When you see a field of wheat in summer, the spikes of grain rippling gracefully in the breeze, you probably won't have guessed that the plants are fat. Yet, compared to the wild grasses they are bred from, the ears of modern cereal plants are grotesquely obese. They have larger and more numerous grain, laden with vast reserves of starch, way in excess of what they actually need. This excess weight is our food.
With year-on-year gains from conventional breeding beginning to peter out and an ever-expanding human population to feed, the race is on to find new ways to persuade plants to put on even more weight. And it turns out that an effective way to do this is to interfere with the signaling systems that control the rate at which plants synthesize their food.
For plants, "food" means carbon dioxide from the atmosphere which they turn into sugars by photosynthesis, and nitrates in the soil which are metabolized to form amino acids. Plants then monitor the concentration of sugars and amino acids in their tissues and grow more rapidly when they "sense" that food is available. This is a "feed-forward" control system.
But that's not the whole story. Plants also have genetically programmed limits on growth. These limits ensure they produce the right tissues, of the right size, at the right time. They also stop the plant trying to grow when it is damaging to do so, for example when the weather turns bad.
When a plant comes up against its growth limits, food begins to accumulate and this generates a "feedback" signal causing the plant to turn down the food production systems. Effectively the plant realizes it is full and stops eating.
But what if we could tweak the controls? Could we then make crops even more obese? Experiments with the sugar control system suggests that the answer is a resounding yes.
A team of researchers from agrochemists Syngenta and Rothamsted Research made a single genetic modification to maize plants to prevent the accumulation of trehalose-6-phosphate, a key sugar monitored by the plant. Essentially, the plants were tricked into "thinking" that they were not producing enough sugar and as a result they increased production. This, in turn, seems to have triggered the feed-forward system because the genetically-modified plants produced up to 50% more grain in well-watered conditions and outperformed unmodified plants by 123% in drought conditions.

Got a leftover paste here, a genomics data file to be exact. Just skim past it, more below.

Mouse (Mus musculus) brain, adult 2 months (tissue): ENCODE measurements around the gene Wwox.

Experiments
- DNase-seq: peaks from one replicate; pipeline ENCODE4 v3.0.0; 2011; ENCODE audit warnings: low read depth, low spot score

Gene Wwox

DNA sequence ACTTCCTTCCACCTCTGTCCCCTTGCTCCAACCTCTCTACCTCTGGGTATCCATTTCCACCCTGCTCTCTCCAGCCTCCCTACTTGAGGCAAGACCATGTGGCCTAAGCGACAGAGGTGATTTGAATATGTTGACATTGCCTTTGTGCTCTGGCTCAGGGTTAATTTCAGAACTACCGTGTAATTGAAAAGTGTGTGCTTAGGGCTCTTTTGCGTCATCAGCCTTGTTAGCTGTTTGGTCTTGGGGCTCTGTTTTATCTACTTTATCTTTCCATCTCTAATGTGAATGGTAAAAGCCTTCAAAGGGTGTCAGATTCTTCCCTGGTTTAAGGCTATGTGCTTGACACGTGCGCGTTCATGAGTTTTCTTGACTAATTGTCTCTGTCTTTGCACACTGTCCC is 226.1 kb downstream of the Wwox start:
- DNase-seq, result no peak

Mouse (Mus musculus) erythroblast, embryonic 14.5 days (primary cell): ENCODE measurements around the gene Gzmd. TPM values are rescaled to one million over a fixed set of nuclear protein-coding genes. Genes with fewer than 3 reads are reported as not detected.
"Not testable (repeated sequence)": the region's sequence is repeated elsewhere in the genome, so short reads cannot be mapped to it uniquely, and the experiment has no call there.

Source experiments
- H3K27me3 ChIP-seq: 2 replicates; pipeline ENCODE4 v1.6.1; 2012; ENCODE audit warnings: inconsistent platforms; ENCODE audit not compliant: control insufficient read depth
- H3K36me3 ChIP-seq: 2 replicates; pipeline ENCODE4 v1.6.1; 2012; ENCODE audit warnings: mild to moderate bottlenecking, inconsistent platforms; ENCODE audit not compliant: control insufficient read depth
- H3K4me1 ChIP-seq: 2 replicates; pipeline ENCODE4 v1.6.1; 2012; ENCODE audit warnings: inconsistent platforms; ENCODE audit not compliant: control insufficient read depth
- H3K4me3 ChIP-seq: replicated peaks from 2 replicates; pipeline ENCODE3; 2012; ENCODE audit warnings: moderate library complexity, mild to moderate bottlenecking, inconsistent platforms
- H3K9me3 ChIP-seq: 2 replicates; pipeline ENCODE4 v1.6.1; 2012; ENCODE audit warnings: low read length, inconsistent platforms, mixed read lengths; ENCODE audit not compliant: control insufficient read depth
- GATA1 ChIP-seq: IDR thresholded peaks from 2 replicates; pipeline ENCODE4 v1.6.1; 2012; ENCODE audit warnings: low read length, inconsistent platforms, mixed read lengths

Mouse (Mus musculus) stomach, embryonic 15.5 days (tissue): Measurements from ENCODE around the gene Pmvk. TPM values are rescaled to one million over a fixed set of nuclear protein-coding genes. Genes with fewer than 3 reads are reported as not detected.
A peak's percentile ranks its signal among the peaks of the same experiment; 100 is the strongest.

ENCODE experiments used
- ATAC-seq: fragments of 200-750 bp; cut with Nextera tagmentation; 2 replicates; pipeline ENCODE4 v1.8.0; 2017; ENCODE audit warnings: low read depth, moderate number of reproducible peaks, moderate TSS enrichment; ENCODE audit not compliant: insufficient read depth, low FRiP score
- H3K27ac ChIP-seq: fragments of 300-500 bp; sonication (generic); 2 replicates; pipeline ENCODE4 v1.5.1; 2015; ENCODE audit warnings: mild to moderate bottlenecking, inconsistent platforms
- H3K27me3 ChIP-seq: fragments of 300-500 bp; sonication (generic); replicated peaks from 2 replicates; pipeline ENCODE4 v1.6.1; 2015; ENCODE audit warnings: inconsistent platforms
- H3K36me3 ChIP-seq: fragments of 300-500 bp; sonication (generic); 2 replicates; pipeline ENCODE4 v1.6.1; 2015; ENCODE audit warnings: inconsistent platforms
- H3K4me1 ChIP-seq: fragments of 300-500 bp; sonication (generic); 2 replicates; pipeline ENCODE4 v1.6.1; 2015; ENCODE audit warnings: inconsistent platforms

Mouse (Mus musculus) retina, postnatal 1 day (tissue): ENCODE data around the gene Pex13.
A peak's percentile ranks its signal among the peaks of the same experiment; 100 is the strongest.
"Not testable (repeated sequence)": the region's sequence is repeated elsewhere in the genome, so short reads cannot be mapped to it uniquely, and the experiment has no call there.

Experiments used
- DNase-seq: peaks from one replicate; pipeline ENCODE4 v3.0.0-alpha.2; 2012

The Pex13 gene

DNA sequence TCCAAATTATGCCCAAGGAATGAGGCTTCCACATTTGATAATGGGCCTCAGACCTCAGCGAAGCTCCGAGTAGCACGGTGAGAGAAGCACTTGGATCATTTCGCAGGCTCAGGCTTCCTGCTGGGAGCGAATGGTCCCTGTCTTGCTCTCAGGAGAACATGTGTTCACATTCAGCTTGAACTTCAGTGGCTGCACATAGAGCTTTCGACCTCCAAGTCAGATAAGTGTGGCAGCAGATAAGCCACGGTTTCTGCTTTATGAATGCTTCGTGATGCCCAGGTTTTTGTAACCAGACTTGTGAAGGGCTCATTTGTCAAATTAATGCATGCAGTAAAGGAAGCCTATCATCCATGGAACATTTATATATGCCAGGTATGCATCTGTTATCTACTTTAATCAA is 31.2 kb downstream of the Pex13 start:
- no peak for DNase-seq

Gorging on nitrogen
If the same changes could be engineered for the nitrogen control system, then not only might we achieve even higher yields, but we could also address the agricultural run-off problem at the same time. Millions of tonnes of nitrate fertilizer are applied to fields every year but much of it remains unconsumed by crops. And when it rains, the excess runs off the fields, polluting nearby rivers and lakes.
The difficulty is that, despite decades of research, the signaling system that underpins nitrogen appetite control has remained something of a mystery.
Until now. In a study recently published in Plant Cell, a Swiss-German team describe how they uncovered part of the system lurking in a surprising place.
Quite by accident, they found out that a specific form of vitamin B6 (known as a vitamer) tells the plant when it is full of nitrogen. The first clue was that the vitamer accumulates in plants in parallel with ammonium, one of the immediate products of nitrate metabolism. The second was that plants with unusually high amounts of the vitamer had impaired growth that could be overcome by supplying ammonium.
Although not all the details are yet clear, the most telling observation was that the accumulation of the specific B6 vitamer led to the nitrate metabolism system being turned down -- it works as an appetite control system.
Perhaps the main reason we are having to retune the settings on the appetite systems of crop plants is that they are held back by their evolutionary history. The grass species that were domesticated to form cereal crops such as maize, rice and wheat are likely to have grown in poor soils -- and plants that have adapted to such soils generally have conservative food strategies. This means they take up only as much as they need to grow and produce seed for the next generation. So it's not surprising that when we throw nitrogen fertilizer at their cultivated descendants, they don't gorge themselves on the unexpected feast.
A mismatch between evolutionary history and modern conditions is also behind the human obesity epidemic. Just as with crops, the solution could lie in tweaking appetite systems; we just need to work out how to go in the opposite direction.